Sixt Rent a Car faces a proposed class action in the wake of a cyberattack earlier this year that reportedly compromised the sensitive personal information of thousands of current and former employees.
The 39-page complaint says that the incident occurred between April 27 and May 1, 2022, yet Sixt did not discover that personal information was compromised until June 2. The suit alleges the car rental giant, which has more than 30 locations nationwide, stored the sensitive employee data “in a reckless manner,” leaving it vulnerable to cyberattacks.
Information compromised in the Sixt data breach, which media reports say disrupted the company’s global operations, includes at least current and former employees’ full names and some combination of their dates of birth; health-related information; and Social Security, driver’s license, state identification, passport, financial account and health insurance numbers, the lawsuit relays.
After discovering the breach, Sixt then waited until July 6, roughly two months after the incident occurred, to begin notifying victims whose information may have been affected, the case says. In its notice, Sixt said that it “identified unusual network activity” sometime after May 1, and that there was evidence that “unauthorized activity” occurred on the company network.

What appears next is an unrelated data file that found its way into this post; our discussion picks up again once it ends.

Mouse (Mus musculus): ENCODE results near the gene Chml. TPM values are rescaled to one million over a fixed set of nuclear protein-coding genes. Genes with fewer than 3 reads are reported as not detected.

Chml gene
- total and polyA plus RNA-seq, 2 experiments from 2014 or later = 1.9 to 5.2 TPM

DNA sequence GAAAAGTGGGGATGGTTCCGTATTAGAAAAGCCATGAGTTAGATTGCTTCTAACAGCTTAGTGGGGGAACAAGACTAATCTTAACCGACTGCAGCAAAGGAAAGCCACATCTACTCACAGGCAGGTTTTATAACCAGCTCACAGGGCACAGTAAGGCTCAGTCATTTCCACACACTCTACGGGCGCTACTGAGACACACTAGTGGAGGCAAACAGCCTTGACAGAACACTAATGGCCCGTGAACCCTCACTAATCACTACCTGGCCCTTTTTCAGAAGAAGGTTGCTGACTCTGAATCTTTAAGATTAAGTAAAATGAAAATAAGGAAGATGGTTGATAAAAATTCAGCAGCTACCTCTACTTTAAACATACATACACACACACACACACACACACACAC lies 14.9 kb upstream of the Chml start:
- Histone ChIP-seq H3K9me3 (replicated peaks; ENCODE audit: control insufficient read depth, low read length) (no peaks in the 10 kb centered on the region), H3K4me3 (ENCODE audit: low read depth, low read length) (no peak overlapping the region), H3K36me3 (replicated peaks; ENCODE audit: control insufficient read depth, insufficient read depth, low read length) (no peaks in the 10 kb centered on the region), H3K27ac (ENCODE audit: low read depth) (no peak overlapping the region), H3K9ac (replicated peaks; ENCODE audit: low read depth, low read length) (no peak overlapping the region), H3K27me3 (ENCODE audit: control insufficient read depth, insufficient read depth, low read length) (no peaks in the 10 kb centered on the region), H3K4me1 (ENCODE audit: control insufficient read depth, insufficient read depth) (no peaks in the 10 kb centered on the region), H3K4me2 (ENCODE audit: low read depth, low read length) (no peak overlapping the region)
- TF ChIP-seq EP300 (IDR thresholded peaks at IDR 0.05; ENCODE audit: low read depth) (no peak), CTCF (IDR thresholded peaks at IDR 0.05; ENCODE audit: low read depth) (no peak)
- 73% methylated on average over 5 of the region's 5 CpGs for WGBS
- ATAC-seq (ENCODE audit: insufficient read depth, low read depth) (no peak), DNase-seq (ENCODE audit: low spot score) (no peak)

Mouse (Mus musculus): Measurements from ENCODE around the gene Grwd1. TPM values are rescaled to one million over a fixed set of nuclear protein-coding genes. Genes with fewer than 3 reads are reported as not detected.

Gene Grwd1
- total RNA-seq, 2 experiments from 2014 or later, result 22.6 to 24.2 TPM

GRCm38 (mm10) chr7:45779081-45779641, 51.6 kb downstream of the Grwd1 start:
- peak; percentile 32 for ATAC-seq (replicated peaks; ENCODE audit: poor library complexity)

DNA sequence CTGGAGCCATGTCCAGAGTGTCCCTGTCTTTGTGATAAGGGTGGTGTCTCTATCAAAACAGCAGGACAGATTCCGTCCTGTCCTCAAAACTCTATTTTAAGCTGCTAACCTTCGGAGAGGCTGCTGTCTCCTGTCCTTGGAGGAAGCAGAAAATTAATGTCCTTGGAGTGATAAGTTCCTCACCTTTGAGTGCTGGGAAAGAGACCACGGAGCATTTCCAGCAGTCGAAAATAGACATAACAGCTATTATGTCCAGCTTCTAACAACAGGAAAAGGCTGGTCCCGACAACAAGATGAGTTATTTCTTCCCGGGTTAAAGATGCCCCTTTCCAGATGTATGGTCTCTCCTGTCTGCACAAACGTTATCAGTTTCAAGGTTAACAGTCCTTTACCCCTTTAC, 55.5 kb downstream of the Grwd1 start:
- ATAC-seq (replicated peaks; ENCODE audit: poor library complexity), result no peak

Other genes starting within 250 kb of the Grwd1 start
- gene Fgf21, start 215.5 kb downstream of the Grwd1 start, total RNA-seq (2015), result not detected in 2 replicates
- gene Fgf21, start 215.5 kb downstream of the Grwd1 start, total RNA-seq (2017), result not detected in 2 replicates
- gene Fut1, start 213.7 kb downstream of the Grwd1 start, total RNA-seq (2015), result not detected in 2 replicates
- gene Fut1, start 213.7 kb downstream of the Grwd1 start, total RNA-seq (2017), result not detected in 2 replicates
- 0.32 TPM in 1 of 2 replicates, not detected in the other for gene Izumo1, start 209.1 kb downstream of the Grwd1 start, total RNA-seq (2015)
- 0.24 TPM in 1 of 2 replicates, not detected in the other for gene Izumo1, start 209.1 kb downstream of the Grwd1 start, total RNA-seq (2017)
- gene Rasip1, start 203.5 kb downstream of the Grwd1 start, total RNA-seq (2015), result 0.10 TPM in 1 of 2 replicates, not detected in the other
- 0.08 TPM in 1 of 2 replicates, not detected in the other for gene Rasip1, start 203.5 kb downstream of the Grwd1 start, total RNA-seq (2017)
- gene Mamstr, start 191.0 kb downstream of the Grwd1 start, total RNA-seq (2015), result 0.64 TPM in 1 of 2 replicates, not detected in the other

The filing contends that Sixt cyberattack victims may have been able to mitigate the effects of the incident had the company properly monitored and cared for the sensitive information in its custody. As a result of the cyberattack and Sixt’s handling of it, victims will need to expend time and money to catch unauthorized and fraudulent charges; change their usernames and passwords; investigate, correct and resolve unauthorized debits and deal with any other fallout from the capture of their sensitive data, the suit relays.
According to the complaint, Sixt failed to comply with Federal Trade Commission guidelines that stress the importance of businesses implementing reasonable cybersecurity practices. Among other things, these guidelines advise that companies should dispose of personal information that is no longer needed, encrypt data stored on computer networks, understand the network’s vulnerabilities and implement procedures to correct any security problems, the filing states.
The lawsuit looks to cover all persons whose private information was compromised as a result of the Sixt Rent a Car cyberattack.
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